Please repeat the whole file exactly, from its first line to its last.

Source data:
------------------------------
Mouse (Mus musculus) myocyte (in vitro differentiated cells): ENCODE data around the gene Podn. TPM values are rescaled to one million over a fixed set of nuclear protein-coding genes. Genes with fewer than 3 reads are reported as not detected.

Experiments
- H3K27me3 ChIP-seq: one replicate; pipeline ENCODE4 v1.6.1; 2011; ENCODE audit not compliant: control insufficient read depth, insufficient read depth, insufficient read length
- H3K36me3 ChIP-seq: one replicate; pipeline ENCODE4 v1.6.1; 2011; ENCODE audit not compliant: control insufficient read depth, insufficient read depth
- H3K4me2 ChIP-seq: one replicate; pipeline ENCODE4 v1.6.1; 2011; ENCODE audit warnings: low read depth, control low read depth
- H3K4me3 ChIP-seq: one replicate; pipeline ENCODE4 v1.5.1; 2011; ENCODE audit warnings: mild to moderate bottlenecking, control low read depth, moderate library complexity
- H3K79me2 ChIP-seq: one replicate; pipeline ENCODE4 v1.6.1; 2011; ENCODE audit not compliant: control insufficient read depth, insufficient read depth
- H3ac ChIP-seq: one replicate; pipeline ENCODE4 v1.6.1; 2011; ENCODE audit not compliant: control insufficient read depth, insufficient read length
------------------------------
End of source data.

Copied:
Mouse (Mus musculus) myocyte (in vitro differentiated cells): ENCODE data around the gene Podn. TPM values are rescaled to one million over a fixed set of nuclear protein-coding genes. Genes with fewer than 3 reads are reported as not detected.

Experiments
- H3K27me3 ChIP-seq: one replicate; pipeline ENCODE4 v1.6.1; 2011; ENCODE audit not compliant: control insufficient read depth, insufficient read depth, insufficient read length
- H3K36me3 ChIP-seq: one replicate; pipeline ENCODE4 v1.6.1; 2011; ENCODE audit not compliant: control insufficient read depth, insufficient read depth
- H3K4me2 ChIP-seq: one replicate; pipeline ENCODE4 v1.6.1; 2011; ENCODE audit warnings: low read depth, control low read depth
- H3K4me3 ChIP-seq: one replicate; pipeline ENCODE4 v1.5.1; 2011; ENCODE audit warnings: mild to moderate bottlenecking, control low read depth, moderate library complexity
- H3K79me2 ChIP-seq: one replicate; pipeline ENCODE4 v1.6.1; 2011; ENCODE audit not compliant: control insufficient read depth, insufficient read depth
- H3ac ChIP-seq: one replicate; pipeline ENCODE4 v1.6.1; 2011; ENCODE audit not compliant: control insufficient read depth, insufficient read length